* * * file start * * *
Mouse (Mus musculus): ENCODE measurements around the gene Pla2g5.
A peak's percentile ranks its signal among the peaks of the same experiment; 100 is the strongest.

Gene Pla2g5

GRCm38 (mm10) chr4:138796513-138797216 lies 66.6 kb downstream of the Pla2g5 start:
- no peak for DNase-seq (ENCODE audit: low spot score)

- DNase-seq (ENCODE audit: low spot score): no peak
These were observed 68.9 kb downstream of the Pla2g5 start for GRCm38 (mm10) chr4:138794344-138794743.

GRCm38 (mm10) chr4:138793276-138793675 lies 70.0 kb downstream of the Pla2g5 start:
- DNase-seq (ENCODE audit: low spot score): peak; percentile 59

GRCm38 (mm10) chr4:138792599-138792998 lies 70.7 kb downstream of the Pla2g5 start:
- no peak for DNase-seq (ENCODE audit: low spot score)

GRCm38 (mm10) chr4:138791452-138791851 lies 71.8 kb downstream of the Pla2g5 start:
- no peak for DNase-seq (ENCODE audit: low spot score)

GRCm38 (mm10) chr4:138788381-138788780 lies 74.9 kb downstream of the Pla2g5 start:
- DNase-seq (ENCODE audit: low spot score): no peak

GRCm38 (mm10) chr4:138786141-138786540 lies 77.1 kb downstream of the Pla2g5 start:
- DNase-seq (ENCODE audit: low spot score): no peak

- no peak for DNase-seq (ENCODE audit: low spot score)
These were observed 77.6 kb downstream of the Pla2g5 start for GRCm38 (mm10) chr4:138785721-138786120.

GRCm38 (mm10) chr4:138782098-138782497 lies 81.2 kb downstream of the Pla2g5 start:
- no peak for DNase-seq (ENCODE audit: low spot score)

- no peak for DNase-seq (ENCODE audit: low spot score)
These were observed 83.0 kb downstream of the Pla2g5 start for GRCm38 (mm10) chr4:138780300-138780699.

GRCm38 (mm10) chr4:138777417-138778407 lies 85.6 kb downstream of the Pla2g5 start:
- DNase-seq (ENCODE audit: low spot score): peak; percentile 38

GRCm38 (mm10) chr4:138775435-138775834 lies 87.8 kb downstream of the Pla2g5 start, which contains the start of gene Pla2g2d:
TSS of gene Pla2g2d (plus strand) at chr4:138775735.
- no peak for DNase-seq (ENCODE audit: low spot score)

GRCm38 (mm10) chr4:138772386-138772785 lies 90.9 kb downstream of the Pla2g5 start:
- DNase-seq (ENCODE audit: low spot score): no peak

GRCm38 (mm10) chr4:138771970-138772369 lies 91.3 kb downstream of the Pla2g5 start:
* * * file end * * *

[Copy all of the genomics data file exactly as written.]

Mouse (Mus musculus): ENCODE measurements around the gene Pla2g5.
A peak's percentile ranks its signal among the peaks of the same experiment; 100 is the strongest.

Gene Pla2g5

GRCm38 (mm10) chr4:138796513-138797216 lies 66.6 kb downstream of the Pla2g5 start:
- no peak for DNase-seq (ENCODE audit: low spot score)

- DNase-seq (ENCODE audit: low spot score): no peak
These were observed 68.9 kb downstream of the Pla2g5 start for GRCm38 (mm10) chr4:138794344-138794743.

GRCm38 (mm10) chr4:138793276-138793675 lies 70.0 kb downstream of the Pla2g5 start:
- DNase-seq (ENCODE audit: low spot score): peak; percentile 59

GRCm38 (mm10) chr4:138792599-138792998 lies 70.7 kb downstream of the Pla2g5 start:
- no peak for DNase-seq (ENCODE audit: low spot score)

GRCm38 (mm10) chr4:138791452-138791851 lies 71.8 kb downstream of the Pla2g5 start:
- no peak for DNase-seq (ENCODE audit: low spot score)

GRCm38 (mm10) chr4:138788381-138788780 lies 74.9 kb downstream of the Pla2g5 start:
- DNase-seq (ENCODE audit: low spot score): no peak

GRCm38 (mm10) chr4:138786141-138786540 lies 77.1 kb downstream of the Pla2g5 start:
- DNase-seq (ENCODE audit: low spot score): no peak

- no peak for DNase-seq (ENCODE audit: low spot score)
These were observed 77.6 kb downstream of the Pla2g5 start for GRCm38 (mm10) chr4:138785721-138786120.

GRCm38 (mm10) chr4:138782098-138782497 lies 81.2 kb downstream of the Pla2g5 start:
- no peak for DNase-seq (ENCODE audit: low spot score)

- no peak for DNase-seq (ENCODE audit: low spot score)
These were observed 83.0 kb downstream of the Pla2g5 start for GRCm38 (mm10) chr4:138780300-138780699.

GRCm38 (mm10) chr4:138777417-138778407 lies 85.6 kb downstream of the Pla2g5 start:
- DNase-seq (ENCODE audit: low spot score): peak; percentile 38

GRCm38 (mm10) chr4:138775435-138775834 lies 87.8 kb downstream of the Pla2g5 start, which contains the start of gene Pla2g2d:
TSS of gene Pla2g2d (plus strand) at chr4:138775735.
- no peak for DNase-seq (ENCODE audit: low spot score)

GRCm38 (mm10) chr4:138772386-138772785 lies 90.9 kb downstream of the Pla2g5 start:
- DNase-seq (ENCODE audit: low spot score): no peak

GRCm38 (mm10) chr4:138771970-138772369 lies 91.3 kb downstream of the Pla2g5 start: